Co-borrowers are two or more borrowers who take out the mortgage together and will have legal ownership of the property. For example, two spouses together obtain a mortgage loan to buy a house that they will both own.
Advantages and disadvantages of co-signing a mortgage
- Help the borrower qualify for a mortgage they wouldn’t otherwise have. Some potential home buyers have enough monthly income to afford a mortgage, but due to issues such as student debt or too short a credit history, they struggle to get approved.
- Increase the chances of approval for those with unusual work backgrounds. Lenders can be somewhat strict about the work history of borrowers. Those with job gaps or who have recently changed careers may find it difficult to qualify. Self-employed borrowers with less predictable incomes may also encounter problems.
- Your loved one can start building capital. If the person you’re co-signing for has a strong track record of paying rent on time, helping them qualify for a mortgage means they can start using the money they used to pay in rent for value. clean of his house.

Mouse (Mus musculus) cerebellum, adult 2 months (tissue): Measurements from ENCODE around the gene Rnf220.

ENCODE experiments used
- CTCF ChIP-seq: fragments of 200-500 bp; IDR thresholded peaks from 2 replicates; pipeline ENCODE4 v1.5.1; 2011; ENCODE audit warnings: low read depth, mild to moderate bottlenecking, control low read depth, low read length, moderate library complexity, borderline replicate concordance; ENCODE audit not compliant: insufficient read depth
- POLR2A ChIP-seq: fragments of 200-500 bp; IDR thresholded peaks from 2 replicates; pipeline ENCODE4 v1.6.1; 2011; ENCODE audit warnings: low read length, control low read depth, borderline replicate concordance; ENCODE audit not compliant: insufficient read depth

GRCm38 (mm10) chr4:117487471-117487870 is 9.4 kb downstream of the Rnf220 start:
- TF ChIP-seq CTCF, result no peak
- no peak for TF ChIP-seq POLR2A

- If the borrower is late on a payment, your credit will suffer (and you may not be notified before it happens). Your credit is linked to a co-signed mortgage as if you were the main borrower. If the borrower misses a payment, your credit will take a hit. The lender may agree to notify you before this happens, but is not required to do so.
- You will be responsible for a mortgage on a house that you do not own. Co-signing is basically taking on the responsibility of getting a mortgage without any of the benefits of home ownership. Any payments you make will go to a home in which you have no equity.